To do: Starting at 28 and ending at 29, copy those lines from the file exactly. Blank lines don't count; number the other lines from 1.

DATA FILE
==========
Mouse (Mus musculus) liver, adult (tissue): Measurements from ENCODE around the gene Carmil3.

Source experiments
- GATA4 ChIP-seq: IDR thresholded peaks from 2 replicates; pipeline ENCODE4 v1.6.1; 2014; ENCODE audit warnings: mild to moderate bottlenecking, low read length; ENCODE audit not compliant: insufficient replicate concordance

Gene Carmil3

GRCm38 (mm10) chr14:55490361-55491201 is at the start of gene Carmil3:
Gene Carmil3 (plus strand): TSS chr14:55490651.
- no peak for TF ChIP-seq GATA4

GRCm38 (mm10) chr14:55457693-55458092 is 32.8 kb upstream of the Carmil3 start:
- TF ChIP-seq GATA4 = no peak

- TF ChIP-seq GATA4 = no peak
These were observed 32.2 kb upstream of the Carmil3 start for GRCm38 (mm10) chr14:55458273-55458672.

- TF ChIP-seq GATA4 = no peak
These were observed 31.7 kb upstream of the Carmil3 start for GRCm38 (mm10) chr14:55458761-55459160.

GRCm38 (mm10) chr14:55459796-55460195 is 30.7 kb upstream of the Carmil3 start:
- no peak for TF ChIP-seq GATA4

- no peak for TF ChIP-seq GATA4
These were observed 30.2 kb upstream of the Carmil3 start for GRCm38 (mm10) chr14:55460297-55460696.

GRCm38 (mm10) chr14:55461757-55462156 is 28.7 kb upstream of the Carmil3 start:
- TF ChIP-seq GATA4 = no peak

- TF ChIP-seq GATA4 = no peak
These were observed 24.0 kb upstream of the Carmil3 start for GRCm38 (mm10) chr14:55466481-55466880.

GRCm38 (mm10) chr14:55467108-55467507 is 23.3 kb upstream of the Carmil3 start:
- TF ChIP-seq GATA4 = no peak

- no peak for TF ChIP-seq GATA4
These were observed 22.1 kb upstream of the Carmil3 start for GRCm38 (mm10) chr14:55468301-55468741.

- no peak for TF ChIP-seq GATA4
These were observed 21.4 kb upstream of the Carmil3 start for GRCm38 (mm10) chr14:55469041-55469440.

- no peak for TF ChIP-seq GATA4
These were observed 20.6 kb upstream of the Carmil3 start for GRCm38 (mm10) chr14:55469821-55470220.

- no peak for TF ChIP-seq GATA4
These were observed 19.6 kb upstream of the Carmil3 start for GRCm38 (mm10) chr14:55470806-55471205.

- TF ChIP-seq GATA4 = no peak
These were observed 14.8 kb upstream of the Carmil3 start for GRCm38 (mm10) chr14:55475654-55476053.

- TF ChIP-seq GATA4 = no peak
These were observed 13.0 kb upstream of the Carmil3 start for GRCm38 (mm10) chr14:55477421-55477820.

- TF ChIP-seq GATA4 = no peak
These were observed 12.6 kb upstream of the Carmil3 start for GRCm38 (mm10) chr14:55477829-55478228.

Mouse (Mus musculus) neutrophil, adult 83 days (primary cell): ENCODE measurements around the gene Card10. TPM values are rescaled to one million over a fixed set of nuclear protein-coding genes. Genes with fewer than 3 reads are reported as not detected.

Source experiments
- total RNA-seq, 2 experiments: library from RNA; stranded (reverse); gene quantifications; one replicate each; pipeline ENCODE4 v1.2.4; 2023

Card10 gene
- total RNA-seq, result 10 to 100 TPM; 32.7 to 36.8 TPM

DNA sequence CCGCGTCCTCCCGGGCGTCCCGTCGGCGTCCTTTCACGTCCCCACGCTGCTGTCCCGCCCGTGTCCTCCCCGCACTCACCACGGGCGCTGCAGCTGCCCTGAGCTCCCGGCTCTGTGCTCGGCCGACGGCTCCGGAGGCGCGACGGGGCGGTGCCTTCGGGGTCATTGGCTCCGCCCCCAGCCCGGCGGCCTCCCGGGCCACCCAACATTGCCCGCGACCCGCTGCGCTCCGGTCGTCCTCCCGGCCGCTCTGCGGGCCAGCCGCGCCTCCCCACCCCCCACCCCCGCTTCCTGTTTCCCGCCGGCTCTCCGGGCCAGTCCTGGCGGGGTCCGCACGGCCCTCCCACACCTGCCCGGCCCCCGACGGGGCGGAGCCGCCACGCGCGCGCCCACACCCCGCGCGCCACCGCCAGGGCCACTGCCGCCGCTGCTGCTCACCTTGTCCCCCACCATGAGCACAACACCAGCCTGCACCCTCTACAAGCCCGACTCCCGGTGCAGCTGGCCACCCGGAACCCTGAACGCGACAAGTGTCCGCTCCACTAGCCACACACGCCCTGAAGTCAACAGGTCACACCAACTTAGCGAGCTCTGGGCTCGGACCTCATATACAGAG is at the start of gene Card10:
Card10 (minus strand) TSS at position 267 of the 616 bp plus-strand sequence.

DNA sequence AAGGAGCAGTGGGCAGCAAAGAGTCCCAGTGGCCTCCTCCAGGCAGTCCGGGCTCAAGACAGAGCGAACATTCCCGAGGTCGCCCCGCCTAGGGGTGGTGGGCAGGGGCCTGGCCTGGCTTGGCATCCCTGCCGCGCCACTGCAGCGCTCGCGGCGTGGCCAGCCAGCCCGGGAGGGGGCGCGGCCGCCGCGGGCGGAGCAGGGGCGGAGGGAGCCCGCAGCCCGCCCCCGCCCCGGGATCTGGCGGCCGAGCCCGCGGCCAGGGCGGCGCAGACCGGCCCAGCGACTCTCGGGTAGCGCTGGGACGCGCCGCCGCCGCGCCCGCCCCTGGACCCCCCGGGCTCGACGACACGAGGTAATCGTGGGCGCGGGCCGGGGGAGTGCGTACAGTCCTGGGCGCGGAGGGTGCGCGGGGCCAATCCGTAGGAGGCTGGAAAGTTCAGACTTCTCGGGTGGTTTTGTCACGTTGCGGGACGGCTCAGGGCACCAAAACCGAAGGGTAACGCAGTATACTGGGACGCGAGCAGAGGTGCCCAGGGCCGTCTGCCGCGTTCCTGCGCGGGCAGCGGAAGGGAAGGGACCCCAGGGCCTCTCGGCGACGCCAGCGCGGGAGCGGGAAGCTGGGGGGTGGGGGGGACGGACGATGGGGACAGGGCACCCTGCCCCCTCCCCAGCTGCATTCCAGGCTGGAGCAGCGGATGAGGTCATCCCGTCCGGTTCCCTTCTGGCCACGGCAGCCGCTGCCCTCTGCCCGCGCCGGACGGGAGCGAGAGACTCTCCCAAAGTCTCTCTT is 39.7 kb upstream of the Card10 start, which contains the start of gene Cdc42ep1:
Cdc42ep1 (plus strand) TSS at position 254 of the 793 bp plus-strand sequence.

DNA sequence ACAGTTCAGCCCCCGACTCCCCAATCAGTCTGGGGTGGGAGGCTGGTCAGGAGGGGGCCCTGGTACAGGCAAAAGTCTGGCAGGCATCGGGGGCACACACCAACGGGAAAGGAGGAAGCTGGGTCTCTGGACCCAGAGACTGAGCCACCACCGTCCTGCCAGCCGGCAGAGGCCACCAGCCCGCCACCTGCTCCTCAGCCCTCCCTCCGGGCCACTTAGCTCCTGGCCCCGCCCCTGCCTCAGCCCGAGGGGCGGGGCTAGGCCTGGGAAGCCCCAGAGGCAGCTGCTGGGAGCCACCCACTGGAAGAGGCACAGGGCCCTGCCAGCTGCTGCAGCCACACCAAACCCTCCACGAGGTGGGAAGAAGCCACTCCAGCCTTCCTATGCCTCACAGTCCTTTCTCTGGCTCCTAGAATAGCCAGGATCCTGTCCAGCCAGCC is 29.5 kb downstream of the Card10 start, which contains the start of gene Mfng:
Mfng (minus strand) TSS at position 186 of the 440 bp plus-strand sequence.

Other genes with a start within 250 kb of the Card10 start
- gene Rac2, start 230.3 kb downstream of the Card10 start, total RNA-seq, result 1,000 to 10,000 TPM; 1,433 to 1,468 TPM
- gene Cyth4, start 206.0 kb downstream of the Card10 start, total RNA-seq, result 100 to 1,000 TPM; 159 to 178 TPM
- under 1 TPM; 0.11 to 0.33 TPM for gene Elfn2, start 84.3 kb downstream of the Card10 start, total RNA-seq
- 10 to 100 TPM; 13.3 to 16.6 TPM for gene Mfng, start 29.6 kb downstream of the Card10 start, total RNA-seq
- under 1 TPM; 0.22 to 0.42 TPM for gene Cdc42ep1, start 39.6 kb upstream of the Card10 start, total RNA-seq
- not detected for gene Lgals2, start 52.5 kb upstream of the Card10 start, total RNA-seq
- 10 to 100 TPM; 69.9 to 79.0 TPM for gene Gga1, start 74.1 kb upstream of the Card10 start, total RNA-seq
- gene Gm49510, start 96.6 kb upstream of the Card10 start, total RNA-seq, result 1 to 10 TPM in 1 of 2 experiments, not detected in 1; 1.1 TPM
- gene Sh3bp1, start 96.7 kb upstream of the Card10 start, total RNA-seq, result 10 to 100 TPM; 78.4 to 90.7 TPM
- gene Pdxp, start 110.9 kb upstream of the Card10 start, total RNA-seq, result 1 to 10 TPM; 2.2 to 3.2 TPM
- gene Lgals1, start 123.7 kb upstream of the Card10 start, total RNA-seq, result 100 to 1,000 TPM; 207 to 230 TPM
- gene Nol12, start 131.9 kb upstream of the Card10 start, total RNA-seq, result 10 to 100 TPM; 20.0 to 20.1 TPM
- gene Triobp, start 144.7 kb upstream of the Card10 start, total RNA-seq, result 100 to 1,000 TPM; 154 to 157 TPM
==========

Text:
- no peak for TF ChIP-seq GATA4
These were observed 20.6 kb upstream of the Carmil3 start for GRCm38 (mm10) chr14:55469821-55470220.